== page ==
Houthi rocket attack in Yemen's Taiz kills nine, including journalist
Houthi rebel rocket fire killed nine people, including a journalist and a child, in Yemen's southwest province of Taiz on Monday, a government official said.
A barrage of six rockets rained down during the opening of a new security facility in the town of Nashma, killing four soldiers and five civilians, the official told AFP.
The deputy interior minister of Yemen's internationally-recognised government, as well as dozens of local residents, were in attendance, he said.
Yemen's Belqees TV confirmed the killing of its cameraman Mohammed al-Qudsi, in a statement on its website, blaming "Houthi shelling".
It said Qudsi joined the channel a year and a half ago, where he “reported the news, covered events and documented abuses with his camera”, adding that he gave up his life for the truth.
A local journalist working for RT Arabic was also injured in the attack, according to Yemeni media reports.
The Committee to Protect Journalists (CPJ), a New York-based watchdog, condemned the killing of Qudsi, saying that his "death is a reminder that journalists covering the conflict in Yemen do so at risk of paying the highest possible price".
The rebels, in a statement carried by their Saba news agency, said they had attacked the complex with a ballistic missile, "killing dozens of mercenaries, including commanders".
Translation: Belqees TV mourns the martyr, photographer Mohammed al-Qudsi, and calls on international organisations to intervene to protect journalists.
Taiz, the provincial capital of the same name, is held by forces loyal to the government. But much of the surrounding area is in the hands of the Houthis and has been a key battleground in the war.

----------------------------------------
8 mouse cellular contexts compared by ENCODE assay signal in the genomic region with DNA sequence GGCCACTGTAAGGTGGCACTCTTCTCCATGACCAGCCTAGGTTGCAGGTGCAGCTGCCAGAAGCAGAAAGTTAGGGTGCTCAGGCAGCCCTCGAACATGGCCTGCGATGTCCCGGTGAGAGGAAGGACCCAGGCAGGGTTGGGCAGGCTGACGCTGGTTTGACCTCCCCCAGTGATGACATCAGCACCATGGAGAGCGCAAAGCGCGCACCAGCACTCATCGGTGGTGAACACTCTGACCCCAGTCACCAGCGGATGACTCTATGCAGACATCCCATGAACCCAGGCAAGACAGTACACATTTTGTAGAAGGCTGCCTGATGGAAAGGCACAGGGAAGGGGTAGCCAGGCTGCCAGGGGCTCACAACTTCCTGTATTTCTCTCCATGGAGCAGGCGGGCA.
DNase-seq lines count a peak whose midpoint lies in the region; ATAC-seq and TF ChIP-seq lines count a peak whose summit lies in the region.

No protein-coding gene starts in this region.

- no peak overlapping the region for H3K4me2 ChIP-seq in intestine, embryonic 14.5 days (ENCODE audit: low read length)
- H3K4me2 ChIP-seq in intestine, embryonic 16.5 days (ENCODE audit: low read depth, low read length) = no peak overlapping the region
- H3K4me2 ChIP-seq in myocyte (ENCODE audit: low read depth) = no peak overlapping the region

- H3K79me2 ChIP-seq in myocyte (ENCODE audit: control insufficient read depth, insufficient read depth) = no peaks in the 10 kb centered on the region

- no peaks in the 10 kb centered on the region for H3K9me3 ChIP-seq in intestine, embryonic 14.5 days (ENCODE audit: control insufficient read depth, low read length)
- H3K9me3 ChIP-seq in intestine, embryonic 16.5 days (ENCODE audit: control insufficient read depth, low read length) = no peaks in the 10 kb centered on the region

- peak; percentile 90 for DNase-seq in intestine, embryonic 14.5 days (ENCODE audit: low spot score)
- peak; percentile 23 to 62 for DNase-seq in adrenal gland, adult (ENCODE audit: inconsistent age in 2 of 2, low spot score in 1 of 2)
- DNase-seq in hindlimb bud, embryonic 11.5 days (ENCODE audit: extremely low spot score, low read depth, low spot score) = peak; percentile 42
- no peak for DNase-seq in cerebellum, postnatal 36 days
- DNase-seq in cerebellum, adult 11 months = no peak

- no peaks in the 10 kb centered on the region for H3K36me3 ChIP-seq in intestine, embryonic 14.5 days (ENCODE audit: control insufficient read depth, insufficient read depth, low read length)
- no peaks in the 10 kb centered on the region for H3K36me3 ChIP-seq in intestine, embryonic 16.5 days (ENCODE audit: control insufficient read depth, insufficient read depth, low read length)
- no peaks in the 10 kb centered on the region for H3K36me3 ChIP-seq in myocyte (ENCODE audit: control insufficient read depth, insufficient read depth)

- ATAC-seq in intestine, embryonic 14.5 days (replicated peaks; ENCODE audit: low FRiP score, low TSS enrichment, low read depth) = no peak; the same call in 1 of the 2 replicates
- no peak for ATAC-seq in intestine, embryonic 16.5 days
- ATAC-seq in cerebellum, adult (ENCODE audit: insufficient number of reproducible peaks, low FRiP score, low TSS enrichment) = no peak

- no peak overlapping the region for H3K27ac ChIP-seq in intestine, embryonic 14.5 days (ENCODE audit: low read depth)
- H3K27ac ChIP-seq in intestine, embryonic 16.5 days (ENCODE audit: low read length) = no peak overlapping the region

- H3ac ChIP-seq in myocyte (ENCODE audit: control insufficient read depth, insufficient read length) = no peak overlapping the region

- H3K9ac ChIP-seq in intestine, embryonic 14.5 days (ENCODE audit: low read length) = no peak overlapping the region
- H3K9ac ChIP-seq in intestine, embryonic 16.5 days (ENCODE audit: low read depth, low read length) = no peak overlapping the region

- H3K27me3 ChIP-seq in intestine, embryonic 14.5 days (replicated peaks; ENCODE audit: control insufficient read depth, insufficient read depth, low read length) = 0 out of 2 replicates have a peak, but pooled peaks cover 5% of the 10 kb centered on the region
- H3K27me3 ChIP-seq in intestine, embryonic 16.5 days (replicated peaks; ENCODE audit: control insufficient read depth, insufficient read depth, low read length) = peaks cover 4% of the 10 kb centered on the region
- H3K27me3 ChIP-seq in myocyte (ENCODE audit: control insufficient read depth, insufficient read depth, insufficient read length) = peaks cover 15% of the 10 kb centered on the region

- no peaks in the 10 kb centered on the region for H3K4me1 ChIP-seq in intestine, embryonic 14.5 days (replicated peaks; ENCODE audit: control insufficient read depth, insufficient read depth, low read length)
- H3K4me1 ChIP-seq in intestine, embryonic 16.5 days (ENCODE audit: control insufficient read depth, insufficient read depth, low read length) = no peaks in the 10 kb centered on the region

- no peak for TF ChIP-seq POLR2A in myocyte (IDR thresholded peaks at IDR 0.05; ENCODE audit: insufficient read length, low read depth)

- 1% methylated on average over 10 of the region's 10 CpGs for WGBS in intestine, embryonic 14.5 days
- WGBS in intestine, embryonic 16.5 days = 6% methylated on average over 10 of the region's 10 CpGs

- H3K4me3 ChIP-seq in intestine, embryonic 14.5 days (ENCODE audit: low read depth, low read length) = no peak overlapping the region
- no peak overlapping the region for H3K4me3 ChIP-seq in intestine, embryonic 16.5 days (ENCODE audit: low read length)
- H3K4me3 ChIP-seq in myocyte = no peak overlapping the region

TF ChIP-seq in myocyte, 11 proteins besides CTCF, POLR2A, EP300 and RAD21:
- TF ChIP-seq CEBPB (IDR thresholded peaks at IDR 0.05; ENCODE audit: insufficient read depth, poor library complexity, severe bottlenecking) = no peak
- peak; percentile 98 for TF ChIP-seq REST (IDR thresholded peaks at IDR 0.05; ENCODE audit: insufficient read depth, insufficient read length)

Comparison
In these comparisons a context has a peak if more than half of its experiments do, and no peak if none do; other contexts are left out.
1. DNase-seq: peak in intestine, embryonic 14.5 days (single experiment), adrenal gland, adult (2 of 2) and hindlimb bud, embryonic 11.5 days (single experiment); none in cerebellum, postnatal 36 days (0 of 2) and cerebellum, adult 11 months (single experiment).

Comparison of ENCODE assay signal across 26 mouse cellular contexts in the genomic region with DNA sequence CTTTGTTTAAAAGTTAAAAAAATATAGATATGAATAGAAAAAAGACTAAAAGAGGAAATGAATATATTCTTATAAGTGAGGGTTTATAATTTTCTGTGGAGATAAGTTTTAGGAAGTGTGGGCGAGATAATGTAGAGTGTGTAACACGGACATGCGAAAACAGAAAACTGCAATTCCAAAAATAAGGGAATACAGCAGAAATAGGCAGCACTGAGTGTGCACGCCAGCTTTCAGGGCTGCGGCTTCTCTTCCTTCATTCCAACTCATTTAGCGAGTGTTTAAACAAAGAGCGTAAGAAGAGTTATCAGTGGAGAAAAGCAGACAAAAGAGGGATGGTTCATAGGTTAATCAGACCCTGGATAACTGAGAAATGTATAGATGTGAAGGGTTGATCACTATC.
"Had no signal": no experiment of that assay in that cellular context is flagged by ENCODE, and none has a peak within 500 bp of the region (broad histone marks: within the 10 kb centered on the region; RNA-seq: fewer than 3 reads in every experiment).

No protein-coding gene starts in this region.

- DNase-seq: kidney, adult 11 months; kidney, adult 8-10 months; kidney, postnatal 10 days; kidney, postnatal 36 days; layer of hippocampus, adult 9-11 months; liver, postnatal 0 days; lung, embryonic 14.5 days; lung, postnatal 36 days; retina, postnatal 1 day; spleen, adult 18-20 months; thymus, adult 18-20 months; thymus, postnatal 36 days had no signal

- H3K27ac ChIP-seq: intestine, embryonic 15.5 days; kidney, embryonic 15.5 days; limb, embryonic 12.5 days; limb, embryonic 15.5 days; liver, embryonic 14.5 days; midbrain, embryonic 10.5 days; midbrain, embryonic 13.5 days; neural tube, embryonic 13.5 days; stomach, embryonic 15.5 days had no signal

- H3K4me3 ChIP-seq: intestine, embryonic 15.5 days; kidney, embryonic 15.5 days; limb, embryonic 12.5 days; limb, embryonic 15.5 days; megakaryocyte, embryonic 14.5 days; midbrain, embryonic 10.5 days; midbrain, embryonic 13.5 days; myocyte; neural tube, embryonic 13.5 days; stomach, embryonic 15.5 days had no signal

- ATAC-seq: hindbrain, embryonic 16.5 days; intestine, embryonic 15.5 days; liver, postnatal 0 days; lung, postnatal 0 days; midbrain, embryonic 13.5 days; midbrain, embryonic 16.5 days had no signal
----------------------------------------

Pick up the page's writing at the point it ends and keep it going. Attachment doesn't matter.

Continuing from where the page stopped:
More than 10,000 people have been killed in Yemen since March 2015, when a Saudi-led coalition intervened with the aim of pushing the Houthis from Sanaa and restoring the government to power.
The Houthis, however, have only hardened their grip on the capital after gunning down their former ally, ex-president Ali Abdullah Saleh.
Almost another 2,200 Yemenis have died of cholera and 53 of diphtheria amid deteriorating hygiene and sanitation conditions, according to the World Health Organisation.
The Saudi-led coalition, which has imposed a blockade on Yemeni ports, announced $1.5bn in new humanitarian aid for Yemen on Monday, after the United Nations issued what it called a record appeal for assistance for the war-ravaged country.
The coalition said it would also "increase the capacities of Yemeni ports to receive humanitarian" imports, as it faces mounting criticism for imposing a crippling blockade on the country.
The United Arab Emirates, a key member of the Saudi-led coalition, said on Monday that one of its soldiers had died in Yemen. It gave no details on when or how the soldier died.
Also on Monday, the United Nations announced that its Yemen mediator Ismail Ould Cheikh Ahmed will step down when his current contract that runs through February ends, after nearly three years on the job.
UN-led efforts have failed to reach a diplomatic solution to the conflict despite several rounds of talks between the country’s warring factions.
"In this moment, his thoughts go first to the Yemeni people who are worn out by this conflict and are enduring one of the most devastating humanitarian crisis in the world," UN spokesman Stephane Dujarric said.
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